One of my jobs as a wife is to be the manager of my home.  However, I didn’t know what that looked like.  It took me several years to really have a clear understanding.  I did not grow up in a house that modeled a father as the head of the home and a mother who was the manager; my mom was both!  As the manager that means meal planning, housework, laundry, child-rearing, and schooling (or homework for my children in public school) all fall on my shoulders.  It can be daunting at times, especially without help in the form of chores.  I began to pray about ways I could improve in this area, and literally one afternoon my understanding of chores (regarding why to implement them) became so clear.

My husband used to work as an assistant-manager at McDonald’s.  He is now a manager of the IT department at a local university.  He often shares some of his stories from his McDonald’s days with me (usually to make me laugh) and things he used to have to do.  I began to think about that one afternoon, and I pictured 2 scenarios in my mind.

In the first, the manager was scrambling around, trying to take customer’s orders, fill orders, run the drive-thru, and assist an employee with a problem.  The other employees were just standing around, watching him (or her) do this.  It was a chaotic scene and the atmosphere was tense, to say the least.  In the second scenario, I pictured the employees each performing their assigned duties, one taking orders, one on the drive-thru, the other cleaning tables and emptying garbage, while the manager was overseeing the employees and assisting when needed.  It was clearly a much smoother operation and had a calming atmosphere.  That’s when it hit me- my house is like that McDonald’s.  I am the manager. It’s not my job to do everything; it’s my kids’ jobs to each do their part with my help/assistance, in order for our house to function in a calm, smooth way.  And that brings us to this….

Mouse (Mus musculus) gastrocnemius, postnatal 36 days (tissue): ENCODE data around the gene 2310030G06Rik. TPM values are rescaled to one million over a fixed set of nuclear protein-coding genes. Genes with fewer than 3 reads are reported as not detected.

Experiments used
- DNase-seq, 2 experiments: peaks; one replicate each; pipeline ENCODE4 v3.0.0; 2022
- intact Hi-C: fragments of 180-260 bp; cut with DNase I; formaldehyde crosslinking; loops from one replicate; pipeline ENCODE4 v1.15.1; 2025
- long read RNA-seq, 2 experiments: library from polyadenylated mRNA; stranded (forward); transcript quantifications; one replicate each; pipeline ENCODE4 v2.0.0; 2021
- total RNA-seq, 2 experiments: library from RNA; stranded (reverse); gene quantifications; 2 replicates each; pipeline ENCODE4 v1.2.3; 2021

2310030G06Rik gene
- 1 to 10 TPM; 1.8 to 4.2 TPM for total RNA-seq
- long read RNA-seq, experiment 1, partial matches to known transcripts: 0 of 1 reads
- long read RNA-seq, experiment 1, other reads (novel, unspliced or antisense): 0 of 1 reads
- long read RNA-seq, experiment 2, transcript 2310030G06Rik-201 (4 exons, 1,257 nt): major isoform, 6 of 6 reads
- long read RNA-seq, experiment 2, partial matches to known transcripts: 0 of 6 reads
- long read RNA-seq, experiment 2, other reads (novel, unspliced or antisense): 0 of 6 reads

Delegate duties to kids

o   Older siblings help the younger ones
This is so important as it trains your older children to be mindful of the needs of others, as well as trains your younger children to not always come to you for everything. It also frees up much of the time spent on the “little” things.

  •   Pour drinks, get snacks, tie shoes, zip coats, etc

o   Daily room chores.
These chores never change and are the same for each child. This is for an “allowance.” I pay 25¢ for each chore, up to $1 per week day or $5 per week. Rooms are to be done before school. I check the rooms sometime during the school day and mark the child’s chart accordingly.

  •   Examples include make beds, pick up clothes, straighten up closet, etc

o   Daily house chores
This schedule rotates weekly and are not paid. These are the chores that are key to the smooth functioning of the household. All children help to the best of their ability.

  •   Examples include dishes, laundry, vacuuming, caring for pets, setting the table, etc.

o   Weekly house chores
These are age-appropriate chores that do not change and are not paid. Again, all children help but the assigned chore is based on age. My 2-year-old will wipe the glass on doors and windows, help with dusting furniture, and clean up toys.

  •   Examples include cleaning bathrooms, dusting living spaces, mopping, etc

Simplify your life

o   Say “No” to things/commitments that are not necessary

  • Overscheduling yourself and your kids has a major effect on the overall mood of your house. If you are constantly hustling and bustling to get from one activity to the next, you are bound to be frazzled, anxious, and overwhelmed.
  •   Keep in mind, things can be “good”, but not necessary (i.e. participating in Bible study, PTO)